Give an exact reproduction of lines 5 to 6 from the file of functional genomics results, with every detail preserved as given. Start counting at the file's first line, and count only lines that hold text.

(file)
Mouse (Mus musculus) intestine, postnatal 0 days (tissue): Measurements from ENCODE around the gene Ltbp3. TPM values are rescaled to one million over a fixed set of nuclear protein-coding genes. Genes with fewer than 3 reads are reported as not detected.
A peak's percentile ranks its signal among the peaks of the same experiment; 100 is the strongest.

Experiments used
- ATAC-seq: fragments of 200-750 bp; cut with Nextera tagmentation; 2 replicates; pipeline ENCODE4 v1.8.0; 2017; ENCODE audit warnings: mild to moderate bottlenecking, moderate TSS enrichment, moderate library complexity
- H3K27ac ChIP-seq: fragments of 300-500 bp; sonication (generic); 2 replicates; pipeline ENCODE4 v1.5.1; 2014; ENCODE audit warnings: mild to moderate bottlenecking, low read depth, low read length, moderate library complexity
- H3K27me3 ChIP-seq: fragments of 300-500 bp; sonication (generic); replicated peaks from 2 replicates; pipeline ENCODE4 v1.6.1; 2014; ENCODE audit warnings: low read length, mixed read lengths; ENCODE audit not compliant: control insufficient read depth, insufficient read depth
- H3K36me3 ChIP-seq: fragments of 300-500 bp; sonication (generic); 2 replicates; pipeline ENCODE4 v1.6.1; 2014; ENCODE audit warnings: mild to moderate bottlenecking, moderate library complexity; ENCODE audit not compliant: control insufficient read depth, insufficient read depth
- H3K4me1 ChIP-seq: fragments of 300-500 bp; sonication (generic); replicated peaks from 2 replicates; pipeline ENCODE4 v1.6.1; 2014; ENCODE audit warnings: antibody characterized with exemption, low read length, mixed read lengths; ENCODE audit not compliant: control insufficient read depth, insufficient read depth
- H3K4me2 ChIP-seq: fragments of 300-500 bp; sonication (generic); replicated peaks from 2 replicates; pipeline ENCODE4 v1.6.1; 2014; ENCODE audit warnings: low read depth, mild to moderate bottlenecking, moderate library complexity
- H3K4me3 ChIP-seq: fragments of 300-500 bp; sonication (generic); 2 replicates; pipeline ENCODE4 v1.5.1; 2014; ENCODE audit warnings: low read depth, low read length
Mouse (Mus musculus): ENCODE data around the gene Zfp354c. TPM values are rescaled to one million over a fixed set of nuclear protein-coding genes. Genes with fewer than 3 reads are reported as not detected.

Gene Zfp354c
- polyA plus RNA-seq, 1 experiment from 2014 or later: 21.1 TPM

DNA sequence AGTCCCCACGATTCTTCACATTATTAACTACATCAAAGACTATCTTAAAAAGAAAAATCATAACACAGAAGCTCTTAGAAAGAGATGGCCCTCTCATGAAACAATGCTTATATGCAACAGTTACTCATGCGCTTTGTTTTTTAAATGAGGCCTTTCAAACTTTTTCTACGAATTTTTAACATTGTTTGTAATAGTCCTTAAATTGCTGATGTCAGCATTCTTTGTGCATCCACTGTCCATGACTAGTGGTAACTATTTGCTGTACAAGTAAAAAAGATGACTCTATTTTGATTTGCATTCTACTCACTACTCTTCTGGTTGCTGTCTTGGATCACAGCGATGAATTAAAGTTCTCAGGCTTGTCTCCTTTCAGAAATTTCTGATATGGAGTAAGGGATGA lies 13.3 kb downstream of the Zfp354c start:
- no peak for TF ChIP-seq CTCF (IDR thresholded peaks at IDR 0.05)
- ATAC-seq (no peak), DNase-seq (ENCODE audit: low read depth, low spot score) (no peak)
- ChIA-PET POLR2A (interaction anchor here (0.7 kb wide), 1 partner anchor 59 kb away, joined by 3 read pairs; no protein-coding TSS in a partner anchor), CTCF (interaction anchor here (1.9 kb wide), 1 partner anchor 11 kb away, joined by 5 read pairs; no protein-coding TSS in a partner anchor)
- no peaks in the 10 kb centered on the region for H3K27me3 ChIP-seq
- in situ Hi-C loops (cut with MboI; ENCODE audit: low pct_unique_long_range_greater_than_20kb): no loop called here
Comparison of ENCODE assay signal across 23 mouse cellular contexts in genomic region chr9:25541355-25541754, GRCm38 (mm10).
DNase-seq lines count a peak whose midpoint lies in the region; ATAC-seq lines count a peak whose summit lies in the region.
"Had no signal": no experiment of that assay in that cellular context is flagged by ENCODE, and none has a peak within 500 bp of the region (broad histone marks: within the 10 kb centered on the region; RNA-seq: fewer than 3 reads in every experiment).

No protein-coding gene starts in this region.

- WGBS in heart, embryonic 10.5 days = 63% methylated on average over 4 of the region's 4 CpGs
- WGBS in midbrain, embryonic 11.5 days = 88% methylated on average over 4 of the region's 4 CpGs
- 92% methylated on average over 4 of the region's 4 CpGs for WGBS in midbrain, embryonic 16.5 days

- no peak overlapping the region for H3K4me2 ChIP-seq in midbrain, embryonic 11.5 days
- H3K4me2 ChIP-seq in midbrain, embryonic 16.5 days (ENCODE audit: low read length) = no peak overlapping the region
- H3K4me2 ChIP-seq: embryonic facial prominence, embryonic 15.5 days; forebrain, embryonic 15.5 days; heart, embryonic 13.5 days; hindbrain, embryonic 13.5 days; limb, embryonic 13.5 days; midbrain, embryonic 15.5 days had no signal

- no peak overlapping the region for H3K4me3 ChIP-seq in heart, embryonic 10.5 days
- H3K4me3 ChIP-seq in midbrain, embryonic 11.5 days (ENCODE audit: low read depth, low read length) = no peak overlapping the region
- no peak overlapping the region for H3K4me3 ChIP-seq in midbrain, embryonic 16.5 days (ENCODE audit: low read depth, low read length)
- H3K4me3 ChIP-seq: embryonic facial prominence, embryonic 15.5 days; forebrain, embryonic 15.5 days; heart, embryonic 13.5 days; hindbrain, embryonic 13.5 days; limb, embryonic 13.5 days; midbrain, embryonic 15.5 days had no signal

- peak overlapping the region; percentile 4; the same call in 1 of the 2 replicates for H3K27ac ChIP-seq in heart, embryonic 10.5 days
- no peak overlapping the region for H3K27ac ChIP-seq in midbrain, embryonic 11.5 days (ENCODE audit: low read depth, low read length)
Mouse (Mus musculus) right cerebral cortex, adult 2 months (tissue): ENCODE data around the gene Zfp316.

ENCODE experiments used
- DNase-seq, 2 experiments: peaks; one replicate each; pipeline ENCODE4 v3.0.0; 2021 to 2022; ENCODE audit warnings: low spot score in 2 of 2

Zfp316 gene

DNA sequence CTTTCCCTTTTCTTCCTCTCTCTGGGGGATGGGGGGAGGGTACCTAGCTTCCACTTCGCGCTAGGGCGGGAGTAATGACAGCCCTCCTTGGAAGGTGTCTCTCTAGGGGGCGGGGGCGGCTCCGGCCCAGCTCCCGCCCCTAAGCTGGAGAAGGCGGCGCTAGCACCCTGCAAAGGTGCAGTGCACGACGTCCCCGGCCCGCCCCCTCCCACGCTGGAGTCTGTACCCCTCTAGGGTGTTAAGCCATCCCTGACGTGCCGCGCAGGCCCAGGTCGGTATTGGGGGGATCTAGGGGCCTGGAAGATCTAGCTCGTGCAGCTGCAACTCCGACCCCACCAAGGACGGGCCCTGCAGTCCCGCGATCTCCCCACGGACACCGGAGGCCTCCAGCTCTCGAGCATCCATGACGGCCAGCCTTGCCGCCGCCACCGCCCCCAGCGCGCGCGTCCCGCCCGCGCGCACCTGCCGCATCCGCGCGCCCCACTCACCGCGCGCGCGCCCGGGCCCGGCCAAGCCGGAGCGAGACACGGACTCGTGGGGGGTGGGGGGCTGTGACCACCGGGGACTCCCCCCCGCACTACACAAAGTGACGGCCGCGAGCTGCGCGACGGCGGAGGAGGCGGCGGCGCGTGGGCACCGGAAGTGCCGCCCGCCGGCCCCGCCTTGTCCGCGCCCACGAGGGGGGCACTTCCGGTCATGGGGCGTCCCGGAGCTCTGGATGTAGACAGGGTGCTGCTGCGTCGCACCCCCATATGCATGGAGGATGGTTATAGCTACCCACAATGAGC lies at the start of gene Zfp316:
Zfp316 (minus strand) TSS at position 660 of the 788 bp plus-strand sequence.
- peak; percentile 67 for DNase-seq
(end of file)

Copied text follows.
- H3K27ac ChIP-seq: fragments of 300-500 bp; sonication (generic); 2 replicates; pipeline ENCODE4 v1.5.1; 2014; ENCODE audit warnings: mild to moderate bottlenecking, low read depth, low read length, moderate library complexity
- H3K27me3 ChIP-seq: fragments of 300-500 bp; sonication (generic); replicated peaks from 2 replicates; pipeline ENCODE4 v1.6.1; 2014; ENCODE audit warnings: low read length, mixed read lengths; ENCODE audit not compliant: control insufficient read depth, insufficient read depth